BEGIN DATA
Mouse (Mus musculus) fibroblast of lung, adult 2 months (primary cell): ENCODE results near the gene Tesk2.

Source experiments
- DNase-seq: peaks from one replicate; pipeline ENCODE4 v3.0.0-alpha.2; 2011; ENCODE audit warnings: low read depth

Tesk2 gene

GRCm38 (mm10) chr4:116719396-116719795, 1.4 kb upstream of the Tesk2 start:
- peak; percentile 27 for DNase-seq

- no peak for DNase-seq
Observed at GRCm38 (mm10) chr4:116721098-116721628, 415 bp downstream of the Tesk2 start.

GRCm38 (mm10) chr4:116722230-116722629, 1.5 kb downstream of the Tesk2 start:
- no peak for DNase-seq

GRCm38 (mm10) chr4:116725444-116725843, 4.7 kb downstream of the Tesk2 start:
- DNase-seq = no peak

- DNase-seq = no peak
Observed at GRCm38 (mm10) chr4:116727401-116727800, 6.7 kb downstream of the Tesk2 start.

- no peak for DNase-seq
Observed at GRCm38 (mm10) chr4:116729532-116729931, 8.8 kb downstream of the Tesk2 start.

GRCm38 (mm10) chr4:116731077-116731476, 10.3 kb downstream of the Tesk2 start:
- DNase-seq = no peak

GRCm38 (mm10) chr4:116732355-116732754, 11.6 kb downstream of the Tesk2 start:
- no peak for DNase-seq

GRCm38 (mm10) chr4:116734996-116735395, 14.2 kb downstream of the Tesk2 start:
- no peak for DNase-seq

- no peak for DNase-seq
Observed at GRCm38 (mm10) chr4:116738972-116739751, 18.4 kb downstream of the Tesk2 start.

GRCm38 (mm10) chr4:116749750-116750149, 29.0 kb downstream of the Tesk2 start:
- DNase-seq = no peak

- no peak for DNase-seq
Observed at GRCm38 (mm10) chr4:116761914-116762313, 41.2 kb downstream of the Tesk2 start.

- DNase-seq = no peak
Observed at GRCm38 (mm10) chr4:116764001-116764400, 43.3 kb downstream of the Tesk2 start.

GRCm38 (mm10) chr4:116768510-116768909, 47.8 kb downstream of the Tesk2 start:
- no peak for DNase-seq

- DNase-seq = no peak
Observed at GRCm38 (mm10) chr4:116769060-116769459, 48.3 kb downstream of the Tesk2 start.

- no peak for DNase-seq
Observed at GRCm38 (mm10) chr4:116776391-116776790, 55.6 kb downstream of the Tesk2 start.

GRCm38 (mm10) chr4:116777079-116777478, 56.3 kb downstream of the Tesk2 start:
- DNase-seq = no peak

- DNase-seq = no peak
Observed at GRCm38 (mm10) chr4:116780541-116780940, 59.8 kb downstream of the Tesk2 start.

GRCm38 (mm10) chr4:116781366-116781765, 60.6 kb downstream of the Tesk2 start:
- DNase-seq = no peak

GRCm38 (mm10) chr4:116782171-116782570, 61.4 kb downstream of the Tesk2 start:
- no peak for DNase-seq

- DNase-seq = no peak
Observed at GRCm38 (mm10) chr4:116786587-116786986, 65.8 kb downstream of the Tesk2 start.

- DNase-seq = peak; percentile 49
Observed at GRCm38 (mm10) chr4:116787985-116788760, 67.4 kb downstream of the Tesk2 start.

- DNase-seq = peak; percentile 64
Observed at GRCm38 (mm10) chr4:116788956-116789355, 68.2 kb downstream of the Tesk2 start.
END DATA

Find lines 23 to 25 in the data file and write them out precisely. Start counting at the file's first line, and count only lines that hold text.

- no peak for DNase-seq
Observed at GRCm38 (mm10) chr4:116738972-116739751, 18.4 kb downstream of the Tesk2 start.

GRCm38 (mm10) chr4:116749750-116750149, 29.0 kb downstream of the Tesk2 start: